Supporting & Promoting Adam Lambert in the U.K.
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 BACKSTAGE: Reflections on a year (and a career) covering the arts

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Join date : 2009-06-28

PostSubject: BACKSTAGE: Reflections on a year (and a career) covering the arts   30.12.09 18:45

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Over the past 12 years, I've reviewed more than a thousand theater and opera productions. I can't name a favorite, but I can count on just two hands the performances at which I knew I was witnessing something extraordinary. One of those occurred at Vista's Moonlight Amphitheatre in the September 2000 production of "Grease," where the crystalline, powerful tenor voice of a husky, freckle-faced, bushy-haired teen tenor from Mt. Carmel High School literally caused the hairs on my arms to stand on end. I was surprised to hear a voice with such unforced power, control and beauty coming out of such a young man.

At intermission, I tracked down Moonlight's artistic director Kathy Brombacher and asked,"Who is that kid with the amazing voice?" And in my review that night, I wrote about how this young singer from Rancho Penasquitos was the show's "big surprise" for his "lovely and powerful" voice, and how "we're sure to see more of him in the future."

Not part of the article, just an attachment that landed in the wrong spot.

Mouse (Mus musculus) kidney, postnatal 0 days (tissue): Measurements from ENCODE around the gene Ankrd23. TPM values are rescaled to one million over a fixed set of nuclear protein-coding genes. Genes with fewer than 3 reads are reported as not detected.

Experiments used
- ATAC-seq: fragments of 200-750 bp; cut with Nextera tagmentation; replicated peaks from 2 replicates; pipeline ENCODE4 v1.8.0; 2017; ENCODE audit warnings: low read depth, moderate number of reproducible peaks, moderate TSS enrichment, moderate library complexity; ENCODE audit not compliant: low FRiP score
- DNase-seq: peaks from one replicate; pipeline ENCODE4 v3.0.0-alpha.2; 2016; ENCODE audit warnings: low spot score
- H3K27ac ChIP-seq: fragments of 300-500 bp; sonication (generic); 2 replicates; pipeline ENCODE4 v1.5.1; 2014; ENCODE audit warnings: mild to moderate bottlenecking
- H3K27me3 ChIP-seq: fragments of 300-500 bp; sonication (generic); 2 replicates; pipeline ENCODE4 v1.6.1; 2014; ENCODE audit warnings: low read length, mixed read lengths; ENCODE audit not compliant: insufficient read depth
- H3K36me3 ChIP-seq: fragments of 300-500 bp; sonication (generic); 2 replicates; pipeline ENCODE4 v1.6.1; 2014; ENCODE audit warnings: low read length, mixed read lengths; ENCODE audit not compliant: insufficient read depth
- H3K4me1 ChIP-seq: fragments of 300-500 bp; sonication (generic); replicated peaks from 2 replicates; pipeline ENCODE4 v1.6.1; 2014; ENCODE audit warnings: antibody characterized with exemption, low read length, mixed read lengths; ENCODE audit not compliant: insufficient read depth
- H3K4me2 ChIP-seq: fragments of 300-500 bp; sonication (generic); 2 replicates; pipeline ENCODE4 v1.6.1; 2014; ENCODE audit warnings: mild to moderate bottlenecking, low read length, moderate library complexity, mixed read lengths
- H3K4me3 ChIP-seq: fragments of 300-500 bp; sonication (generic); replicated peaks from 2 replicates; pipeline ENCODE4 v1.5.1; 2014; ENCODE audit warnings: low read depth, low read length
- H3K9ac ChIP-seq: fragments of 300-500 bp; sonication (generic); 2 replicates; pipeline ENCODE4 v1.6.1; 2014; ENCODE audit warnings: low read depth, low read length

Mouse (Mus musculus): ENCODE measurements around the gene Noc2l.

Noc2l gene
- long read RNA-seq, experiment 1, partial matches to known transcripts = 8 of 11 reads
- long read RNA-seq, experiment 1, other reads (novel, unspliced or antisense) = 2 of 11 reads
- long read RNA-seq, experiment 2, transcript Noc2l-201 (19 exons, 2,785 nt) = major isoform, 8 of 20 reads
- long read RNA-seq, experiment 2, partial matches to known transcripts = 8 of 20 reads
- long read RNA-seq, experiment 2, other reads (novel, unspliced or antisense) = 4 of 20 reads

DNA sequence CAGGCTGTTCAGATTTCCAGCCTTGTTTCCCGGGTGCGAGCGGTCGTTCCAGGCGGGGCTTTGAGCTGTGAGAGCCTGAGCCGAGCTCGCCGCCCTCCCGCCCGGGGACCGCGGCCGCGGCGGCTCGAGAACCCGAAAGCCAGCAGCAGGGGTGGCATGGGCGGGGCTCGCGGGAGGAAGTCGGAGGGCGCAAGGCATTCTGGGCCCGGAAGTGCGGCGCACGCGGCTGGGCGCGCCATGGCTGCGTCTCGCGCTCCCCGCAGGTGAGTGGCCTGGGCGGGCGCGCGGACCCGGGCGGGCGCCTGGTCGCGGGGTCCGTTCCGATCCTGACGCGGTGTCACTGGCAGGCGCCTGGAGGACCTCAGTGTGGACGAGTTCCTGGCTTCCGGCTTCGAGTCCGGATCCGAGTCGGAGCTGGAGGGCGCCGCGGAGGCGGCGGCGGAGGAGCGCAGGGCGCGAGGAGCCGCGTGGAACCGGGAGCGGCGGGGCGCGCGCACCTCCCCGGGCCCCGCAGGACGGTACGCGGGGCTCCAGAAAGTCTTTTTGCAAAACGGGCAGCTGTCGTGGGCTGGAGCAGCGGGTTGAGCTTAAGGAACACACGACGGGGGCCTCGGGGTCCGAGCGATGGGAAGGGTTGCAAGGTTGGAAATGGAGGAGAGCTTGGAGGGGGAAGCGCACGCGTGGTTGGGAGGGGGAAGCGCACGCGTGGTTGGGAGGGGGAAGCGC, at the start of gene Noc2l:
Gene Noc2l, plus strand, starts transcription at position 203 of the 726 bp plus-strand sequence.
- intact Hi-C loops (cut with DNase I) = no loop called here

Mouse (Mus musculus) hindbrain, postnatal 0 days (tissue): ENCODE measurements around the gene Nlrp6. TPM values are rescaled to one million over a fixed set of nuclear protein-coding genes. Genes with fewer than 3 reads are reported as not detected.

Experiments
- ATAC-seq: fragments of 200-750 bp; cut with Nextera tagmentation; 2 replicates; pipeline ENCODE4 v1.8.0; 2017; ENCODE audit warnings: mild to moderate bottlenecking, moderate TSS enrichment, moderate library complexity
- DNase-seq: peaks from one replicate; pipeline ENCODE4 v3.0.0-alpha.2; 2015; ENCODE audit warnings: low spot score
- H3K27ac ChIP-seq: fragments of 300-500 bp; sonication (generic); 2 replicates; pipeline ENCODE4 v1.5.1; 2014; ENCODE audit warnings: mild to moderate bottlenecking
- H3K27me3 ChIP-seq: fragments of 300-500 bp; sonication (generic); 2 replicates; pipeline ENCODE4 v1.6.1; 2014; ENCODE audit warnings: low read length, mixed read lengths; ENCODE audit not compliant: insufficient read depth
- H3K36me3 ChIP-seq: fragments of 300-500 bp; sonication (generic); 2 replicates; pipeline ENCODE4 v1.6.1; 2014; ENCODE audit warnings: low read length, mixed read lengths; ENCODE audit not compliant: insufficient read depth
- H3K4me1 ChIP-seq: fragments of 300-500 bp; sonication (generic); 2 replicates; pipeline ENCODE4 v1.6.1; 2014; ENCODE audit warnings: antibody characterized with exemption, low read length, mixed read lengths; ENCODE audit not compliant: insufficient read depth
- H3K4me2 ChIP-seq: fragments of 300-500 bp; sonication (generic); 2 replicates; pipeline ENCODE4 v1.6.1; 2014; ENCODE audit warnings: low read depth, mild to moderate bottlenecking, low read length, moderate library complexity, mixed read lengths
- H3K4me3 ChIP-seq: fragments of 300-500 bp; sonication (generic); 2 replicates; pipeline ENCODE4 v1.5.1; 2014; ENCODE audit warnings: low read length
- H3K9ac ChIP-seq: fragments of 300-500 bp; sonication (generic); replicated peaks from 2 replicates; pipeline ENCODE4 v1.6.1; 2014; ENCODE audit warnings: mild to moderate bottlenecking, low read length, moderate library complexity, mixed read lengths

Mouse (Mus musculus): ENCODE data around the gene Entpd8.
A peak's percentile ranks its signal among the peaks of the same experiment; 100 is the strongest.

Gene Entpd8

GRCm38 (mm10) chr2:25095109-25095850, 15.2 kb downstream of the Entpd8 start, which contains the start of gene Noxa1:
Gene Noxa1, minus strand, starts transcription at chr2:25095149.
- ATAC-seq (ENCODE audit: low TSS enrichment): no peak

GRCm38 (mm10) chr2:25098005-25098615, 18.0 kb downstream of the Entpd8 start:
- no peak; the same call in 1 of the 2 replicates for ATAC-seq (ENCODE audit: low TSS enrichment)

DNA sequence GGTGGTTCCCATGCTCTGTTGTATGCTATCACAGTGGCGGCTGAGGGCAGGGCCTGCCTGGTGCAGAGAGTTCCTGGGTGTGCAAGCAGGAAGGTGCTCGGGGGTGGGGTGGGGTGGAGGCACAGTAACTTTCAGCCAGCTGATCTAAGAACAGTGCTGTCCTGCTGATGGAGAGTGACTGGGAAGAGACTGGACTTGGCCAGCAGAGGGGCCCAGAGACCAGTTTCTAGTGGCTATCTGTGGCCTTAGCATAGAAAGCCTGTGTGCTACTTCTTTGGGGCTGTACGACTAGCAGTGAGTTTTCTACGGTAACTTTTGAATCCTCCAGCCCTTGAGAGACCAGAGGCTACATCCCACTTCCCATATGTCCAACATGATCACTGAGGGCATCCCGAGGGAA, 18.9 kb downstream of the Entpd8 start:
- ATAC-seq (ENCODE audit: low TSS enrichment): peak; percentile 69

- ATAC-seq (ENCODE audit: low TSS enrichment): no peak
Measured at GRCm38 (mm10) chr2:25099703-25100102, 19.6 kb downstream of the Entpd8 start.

And we have. It just took nine years.

That singer was Adam Lambert, who in 2009 went from unknown L.A. theater chorus boy to global pop icon on television's "American Idol."

The morning after the "American Idol" finale last May (when the flamboyant Lambert lost in a stunning upset to bland-but-likable Kris Allen), the show's producers set up a conference call where music journalists could call in to a round-robin interview and take turns asking Lambert one question each. I dialed in late and ended up 43rd on a list of 45 reporters (including writers from Rolling Stone Magazine, The Boston Globe, The Los Angeles Times, Us Weekly and many other major outlets). Each of the questions I'd prepared in advance was plucked off one by one by the reporters in line ahead of me, so by the time my turn finally arrived, I was nervously scrambling to devise a question that didn't sound repetitive or stupid among such august company.

Then, as the interview moderator called my name, "Pam Kragen from the North County Times," the polite but measured tone of Lambert's voice changed into a cheery shout-out: "PAM KRAGEN? PAM KRAGEN? I know Pam Kragen! That's a name from my past!" I was elated. After rather unprofessionally gushing to him (and the 44 other journalists) about how proud we all are of him here in North County, I babbled some question I don't remember and then basked in the glow of his recognition.

Turns out I'd given Lambert one of his first professional reviews and ---- as many actors have told me over the years ---- a few positive (or negative) words in the newspaper are something an actor never forgets, no matter how much time passes or how famous they may become some day.
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